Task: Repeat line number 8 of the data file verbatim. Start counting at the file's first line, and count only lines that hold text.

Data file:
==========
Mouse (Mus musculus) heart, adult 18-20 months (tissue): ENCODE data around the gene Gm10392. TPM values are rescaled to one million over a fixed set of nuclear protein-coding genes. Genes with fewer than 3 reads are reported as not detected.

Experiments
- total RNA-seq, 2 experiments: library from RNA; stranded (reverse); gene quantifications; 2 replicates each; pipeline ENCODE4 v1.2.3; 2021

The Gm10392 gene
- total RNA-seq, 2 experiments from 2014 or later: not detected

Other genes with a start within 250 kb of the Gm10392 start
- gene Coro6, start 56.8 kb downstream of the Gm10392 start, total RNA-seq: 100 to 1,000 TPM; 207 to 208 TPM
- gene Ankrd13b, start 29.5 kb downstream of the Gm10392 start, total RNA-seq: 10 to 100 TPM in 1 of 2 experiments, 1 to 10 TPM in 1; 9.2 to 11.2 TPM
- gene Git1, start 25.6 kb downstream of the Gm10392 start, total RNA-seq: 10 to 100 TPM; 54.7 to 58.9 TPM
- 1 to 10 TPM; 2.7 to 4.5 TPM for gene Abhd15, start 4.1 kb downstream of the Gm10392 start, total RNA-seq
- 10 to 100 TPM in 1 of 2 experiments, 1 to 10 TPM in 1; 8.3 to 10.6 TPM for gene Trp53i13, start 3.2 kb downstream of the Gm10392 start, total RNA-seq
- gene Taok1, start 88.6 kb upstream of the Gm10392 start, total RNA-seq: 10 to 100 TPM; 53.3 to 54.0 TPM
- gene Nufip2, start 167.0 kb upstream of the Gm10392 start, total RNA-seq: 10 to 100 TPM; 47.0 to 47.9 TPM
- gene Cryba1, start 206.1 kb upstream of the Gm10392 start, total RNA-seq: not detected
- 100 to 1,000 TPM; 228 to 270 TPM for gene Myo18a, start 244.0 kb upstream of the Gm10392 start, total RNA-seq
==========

- gene Ankrd13b, start 29.5 kb downstream of the Gm10392 start, total RNA-seq: 10 to 100 TPM in 1 of 2 experiments, 1 to 10 TPM in 1; 9.2 to 11.2 TPM